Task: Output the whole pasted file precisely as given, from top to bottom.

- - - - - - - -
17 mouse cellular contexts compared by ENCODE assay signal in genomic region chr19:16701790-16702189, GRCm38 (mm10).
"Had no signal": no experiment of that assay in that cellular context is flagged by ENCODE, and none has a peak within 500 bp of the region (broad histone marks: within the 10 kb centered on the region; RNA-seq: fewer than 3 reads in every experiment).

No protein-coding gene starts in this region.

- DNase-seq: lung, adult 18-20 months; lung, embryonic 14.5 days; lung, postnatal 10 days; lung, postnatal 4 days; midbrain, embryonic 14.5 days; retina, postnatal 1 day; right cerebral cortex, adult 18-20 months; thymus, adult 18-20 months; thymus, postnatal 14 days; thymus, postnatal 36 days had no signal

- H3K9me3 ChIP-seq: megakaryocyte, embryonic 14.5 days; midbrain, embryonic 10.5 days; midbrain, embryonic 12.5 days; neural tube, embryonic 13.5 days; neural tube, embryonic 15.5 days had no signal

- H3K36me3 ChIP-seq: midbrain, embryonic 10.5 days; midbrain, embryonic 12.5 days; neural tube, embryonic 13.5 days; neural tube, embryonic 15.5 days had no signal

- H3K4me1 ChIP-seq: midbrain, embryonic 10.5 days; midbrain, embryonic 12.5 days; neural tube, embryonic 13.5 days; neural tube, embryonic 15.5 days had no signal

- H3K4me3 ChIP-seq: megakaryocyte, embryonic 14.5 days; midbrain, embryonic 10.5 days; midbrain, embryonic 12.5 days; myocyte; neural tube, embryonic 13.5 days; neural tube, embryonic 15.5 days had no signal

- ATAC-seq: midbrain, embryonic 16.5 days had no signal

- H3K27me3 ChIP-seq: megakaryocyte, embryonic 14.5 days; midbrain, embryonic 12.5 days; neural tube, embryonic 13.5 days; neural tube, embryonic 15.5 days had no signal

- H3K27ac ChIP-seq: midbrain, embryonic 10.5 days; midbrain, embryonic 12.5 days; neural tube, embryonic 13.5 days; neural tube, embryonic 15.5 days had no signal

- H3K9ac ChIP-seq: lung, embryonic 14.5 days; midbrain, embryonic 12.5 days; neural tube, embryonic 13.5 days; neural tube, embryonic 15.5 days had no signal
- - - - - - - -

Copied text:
17 mouse cellular contexts compared by ENCODE assay signal in genomic region chr19:16701790-16702189, GRCm38 (mm10).
"Had no signal": no experiment of that assay in that cellular context is flagged by ENCODE, and none has a peak within 500 bp of the region (broad histone marks: within the 10 kb centered on the region; RNA-seq: fewer than 3 reads in every experiment).

No protein-coding gene starts in this region.

- DNase-seq: lung, adult 18-20 months; lung, embryonic 14.5 days; lung, postnatal 10 days; lung, postnatal 4 days; midbrain, embryonic 14.5 days; retina, postnatal 1 day; right cerebral cortex, adult 18-20 months; thymus, adult 18-20 months; thymus, postnatal 14 days; thymus, postnatal 36 days had no signal

- H3K9me3 ChIP-seq: megakaryocyte, embryonic 14.5 days; midbrain, embryonic 10.5 days; midbrain, embryonic 12.5 days; neural tube, embryonic 13.5 days; neural tube, embryonic 15.5 days had no signal

- H3K36me3 ChIP-seq: midbrain, embryonic 10.5 days; midbrain, embryonic 12.5 days; neural tube, embryonic 13.5 days; neural tube, embryonic 15.5 days had no signal

- H3K4me1 ChIP-seq: midbrain, embryonic 10.5 days; midbrain, embryonic 12.5 days; neural tube, embryonic 13.5 days; neural tube, embryonic 15.5 days had no signal

- H3K4me3 ChIP-seq: megakaryocyte, embryonic 14.5 days; midbrain, embryonic 10.5 days; midbrain, embryonic 12.5 days; myocyte; neural tube, embryonic 13.5 days; neural tube, embryonic 15.5 days had no signal

- ATAC-seq: midbrain, embryonic 16.5 days had no signal

- H3K27me3 ChIP-seq: megakaryocyte, embryonic 14.5 days; midbrain, embryonic 12.5 days; neural tube, embryonic 13.5 days; neural tube, embryonic 15.5 days had no signal

- H3K27ac ChIP-seq: midbrain, embryonic 10.5 days; midbrain, embryonic 12.5 days; neural tube, embryonic 13.5 days; neural tube, embryonic 15.5 days had no signal

- H3K9ac ChIP-seq: lung, embryonic 14.5 days; midbrain, embryonic 12.5 days; neural tube, embryonic 13.5 days; neural tube, embryonic 15.5 days had no signal